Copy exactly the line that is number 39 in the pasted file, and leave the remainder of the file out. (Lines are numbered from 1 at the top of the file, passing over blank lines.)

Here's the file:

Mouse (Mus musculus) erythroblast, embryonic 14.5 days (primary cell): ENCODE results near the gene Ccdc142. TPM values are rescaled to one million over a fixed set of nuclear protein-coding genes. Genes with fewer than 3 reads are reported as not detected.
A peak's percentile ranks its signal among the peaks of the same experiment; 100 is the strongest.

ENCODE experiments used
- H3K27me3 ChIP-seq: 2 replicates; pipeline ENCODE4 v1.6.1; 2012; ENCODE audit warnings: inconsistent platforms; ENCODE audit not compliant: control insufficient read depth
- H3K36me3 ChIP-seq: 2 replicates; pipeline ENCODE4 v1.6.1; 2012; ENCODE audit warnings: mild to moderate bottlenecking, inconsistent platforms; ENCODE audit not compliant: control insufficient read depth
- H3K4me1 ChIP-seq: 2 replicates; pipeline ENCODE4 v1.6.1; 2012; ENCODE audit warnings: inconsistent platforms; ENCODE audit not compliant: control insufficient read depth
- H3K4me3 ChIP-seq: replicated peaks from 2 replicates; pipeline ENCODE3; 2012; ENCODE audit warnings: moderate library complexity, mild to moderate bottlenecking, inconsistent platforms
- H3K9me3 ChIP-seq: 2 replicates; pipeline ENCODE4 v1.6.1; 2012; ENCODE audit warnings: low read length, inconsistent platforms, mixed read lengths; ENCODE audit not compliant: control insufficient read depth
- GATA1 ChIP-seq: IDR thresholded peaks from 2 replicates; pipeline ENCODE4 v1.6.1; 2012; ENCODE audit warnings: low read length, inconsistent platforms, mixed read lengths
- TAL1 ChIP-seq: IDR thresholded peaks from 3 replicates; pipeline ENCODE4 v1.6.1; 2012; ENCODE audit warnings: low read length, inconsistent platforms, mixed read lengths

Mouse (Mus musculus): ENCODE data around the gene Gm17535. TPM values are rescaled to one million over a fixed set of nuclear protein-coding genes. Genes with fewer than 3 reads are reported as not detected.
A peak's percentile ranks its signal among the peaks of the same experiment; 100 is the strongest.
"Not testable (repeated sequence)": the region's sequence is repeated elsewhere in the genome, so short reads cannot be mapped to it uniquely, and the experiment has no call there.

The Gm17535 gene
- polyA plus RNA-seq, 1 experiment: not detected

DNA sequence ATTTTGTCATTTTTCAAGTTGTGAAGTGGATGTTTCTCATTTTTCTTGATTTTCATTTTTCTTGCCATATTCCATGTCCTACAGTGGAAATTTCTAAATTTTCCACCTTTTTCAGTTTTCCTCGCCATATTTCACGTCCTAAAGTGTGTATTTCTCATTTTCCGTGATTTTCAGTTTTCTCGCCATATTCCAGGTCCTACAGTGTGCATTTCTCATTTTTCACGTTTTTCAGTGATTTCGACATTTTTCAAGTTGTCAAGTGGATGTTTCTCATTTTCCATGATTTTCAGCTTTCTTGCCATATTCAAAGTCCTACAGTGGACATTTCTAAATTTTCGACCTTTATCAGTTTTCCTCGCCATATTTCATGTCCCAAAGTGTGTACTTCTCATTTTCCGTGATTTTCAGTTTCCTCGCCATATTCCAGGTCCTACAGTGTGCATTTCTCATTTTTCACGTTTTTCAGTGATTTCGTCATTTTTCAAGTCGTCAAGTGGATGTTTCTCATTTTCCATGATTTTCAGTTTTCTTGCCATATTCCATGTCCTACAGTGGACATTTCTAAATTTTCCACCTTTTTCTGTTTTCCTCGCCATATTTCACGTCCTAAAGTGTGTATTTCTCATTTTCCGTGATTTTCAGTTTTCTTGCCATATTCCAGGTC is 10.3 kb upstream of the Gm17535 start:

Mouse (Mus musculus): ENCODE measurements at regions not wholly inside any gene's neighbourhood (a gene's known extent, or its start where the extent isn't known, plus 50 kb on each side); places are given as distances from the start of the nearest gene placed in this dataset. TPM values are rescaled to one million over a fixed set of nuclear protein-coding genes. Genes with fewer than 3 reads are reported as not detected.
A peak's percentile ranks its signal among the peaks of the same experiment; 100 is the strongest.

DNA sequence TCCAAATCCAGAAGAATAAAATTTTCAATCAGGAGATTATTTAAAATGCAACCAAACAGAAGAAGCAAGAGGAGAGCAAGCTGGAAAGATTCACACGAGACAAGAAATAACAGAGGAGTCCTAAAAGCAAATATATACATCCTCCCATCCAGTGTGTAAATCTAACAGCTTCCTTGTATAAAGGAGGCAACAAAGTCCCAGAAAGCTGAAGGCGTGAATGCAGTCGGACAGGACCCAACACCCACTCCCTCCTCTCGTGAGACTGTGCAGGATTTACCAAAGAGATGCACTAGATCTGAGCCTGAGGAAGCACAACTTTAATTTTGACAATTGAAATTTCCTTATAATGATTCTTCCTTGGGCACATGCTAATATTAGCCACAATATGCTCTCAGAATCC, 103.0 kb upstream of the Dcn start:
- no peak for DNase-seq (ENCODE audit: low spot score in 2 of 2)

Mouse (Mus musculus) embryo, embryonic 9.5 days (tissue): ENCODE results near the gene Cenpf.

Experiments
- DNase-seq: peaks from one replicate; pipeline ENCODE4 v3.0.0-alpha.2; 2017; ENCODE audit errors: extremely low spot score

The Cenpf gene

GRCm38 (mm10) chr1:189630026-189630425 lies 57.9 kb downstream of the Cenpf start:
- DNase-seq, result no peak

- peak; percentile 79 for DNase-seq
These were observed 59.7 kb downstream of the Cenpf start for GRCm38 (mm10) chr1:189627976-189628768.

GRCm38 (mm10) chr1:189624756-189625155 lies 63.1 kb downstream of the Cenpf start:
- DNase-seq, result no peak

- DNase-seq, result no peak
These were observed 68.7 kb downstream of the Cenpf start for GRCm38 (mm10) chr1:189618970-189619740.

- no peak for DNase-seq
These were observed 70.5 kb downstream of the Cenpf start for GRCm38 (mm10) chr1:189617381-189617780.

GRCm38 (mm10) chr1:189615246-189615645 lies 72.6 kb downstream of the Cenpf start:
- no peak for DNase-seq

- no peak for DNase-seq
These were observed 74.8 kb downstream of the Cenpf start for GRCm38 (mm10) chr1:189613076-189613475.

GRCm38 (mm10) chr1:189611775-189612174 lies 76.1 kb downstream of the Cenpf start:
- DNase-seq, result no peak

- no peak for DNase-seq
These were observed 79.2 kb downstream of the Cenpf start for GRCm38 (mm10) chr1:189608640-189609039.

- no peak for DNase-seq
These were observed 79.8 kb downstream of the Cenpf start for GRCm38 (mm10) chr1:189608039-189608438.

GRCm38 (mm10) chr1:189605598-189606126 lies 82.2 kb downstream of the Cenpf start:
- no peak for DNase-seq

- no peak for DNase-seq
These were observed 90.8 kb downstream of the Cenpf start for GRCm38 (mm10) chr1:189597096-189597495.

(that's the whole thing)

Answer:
GRCm38 (mm10) chr1:189611775-189612174 lies 76.1 kb downstream of the Cenpf start: